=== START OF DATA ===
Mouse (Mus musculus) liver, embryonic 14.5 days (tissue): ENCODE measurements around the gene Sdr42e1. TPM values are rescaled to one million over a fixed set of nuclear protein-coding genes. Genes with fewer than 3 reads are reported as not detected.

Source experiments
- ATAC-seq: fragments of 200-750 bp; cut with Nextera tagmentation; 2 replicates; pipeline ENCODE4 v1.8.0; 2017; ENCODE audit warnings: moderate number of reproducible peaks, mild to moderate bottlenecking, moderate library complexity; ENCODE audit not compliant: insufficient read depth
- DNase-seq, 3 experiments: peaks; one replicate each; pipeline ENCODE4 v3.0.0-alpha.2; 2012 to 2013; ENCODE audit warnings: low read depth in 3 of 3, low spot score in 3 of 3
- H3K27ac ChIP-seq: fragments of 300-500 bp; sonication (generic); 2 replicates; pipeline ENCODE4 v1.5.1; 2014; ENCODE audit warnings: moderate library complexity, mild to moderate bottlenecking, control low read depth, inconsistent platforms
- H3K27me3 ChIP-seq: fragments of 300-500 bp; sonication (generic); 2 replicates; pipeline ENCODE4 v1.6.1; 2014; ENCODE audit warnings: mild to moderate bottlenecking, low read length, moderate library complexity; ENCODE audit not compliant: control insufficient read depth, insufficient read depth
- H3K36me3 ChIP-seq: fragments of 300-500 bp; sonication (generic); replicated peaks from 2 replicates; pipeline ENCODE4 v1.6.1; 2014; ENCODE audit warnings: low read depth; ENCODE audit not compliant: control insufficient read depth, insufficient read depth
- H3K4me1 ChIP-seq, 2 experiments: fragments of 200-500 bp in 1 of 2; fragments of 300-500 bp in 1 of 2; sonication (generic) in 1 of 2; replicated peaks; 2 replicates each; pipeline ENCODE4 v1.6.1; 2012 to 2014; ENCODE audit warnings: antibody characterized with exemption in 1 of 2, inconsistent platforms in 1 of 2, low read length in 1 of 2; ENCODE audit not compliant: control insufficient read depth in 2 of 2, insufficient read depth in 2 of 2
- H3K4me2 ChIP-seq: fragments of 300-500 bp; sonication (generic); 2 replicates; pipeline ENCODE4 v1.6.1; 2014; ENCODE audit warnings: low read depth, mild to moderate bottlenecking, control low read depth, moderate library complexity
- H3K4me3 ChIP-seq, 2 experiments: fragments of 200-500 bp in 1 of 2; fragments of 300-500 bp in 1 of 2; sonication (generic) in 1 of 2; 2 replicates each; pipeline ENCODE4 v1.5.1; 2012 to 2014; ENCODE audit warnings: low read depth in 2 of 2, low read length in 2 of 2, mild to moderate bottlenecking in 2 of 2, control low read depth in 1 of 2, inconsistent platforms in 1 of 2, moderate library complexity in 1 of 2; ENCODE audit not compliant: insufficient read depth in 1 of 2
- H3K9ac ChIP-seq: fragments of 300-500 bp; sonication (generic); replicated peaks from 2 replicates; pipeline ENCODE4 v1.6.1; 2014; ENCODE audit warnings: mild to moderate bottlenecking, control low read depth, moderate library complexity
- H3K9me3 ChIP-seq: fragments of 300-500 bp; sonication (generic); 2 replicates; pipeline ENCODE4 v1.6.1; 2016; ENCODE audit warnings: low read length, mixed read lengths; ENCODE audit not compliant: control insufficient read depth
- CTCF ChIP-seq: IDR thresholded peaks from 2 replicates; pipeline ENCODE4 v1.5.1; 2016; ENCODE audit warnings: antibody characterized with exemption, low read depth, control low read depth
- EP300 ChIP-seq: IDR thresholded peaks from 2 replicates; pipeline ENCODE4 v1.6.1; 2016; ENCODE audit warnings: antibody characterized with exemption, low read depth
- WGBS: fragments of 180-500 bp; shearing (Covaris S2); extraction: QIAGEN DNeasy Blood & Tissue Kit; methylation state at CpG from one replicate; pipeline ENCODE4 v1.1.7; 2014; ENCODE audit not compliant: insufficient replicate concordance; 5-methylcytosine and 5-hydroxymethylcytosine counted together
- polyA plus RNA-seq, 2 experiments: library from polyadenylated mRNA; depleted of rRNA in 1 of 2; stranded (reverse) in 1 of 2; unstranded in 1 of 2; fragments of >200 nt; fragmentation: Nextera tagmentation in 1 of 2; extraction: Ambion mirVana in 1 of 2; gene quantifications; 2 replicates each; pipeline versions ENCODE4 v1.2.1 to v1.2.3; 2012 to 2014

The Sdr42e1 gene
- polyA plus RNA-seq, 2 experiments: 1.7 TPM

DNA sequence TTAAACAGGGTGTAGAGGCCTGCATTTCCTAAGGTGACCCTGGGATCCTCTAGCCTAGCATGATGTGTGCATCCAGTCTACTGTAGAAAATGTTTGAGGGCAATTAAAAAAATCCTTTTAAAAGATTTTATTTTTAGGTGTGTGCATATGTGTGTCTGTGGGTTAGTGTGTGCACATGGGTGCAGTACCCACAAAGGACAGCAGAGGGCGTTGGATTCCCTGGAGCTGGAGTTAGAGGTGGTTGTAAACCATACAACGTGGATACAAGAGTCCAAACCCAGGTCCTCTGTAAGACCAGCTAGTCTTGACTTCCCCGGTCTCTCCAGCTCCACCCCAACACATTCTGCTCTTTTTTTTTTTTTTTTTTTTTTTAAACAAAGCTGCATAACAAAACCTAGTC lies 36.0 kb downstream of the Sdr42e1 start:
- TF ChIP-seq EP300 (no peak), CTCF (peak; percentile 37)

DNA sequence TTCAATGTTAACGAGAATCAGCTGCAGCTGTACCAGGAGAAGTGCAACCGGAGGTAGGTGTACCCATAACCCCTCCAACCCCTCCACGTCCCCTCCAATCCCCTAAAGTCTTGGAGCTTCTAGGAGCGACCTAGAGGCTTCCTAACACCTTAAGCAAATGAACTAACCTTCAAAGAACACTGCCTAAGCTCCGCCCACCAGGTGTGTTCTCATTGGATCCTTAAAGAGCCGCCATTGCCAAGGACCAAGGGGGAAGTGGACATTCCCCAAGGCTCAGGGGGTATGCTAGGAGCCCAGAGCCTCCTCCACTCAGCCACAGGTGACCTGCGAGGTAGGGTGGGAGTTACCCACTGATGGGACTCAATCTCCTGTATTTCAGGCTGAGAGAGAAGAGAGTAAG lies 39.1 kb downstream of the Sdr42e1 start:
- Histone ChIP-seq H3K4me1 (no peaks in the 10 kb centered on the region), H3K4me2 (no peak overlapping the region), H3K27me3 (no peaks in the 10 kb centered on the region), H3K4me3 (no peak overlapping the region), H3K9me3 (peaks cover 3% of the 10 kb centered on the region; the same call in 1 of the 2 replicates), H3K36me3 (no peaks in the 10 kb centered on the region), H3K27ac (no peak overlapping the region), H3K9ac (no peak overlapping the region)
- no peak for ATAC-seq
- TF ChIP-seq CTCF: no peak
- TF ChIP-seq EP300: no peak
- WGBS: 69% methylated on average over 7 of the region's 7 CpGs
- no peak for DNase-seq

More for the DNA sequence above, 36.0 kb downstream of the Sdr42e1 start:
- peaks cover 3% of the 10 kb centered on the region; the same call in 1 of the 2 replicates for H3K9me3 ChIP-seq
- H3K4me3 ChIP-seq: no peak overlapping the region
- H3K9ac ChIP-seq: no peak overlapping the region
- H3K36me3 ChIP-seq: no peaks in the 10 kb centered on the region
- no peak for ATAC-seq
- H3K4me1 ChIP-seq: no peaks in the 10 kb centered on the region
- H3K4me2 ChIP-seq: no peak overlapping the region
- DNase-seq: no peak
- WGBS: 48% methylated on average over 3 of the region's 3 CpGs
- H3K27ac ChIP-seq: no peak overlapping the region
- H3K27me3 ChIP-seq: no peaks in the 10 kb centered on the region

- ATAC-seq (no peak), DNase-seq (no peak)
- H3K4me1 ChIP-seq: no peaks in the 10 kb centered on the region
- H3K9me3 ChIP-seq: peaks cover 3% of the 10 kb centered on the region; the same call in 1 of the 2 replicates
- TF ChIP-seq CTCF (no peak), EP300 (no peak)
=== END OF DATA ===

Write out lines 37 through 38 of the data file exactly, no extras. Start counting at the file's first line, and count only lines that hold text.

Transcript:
- WGBS: 48% methylated on average over 3 of the region's 3 CpGs
- H3K27ac ChIP-seq: no peak overlapping the region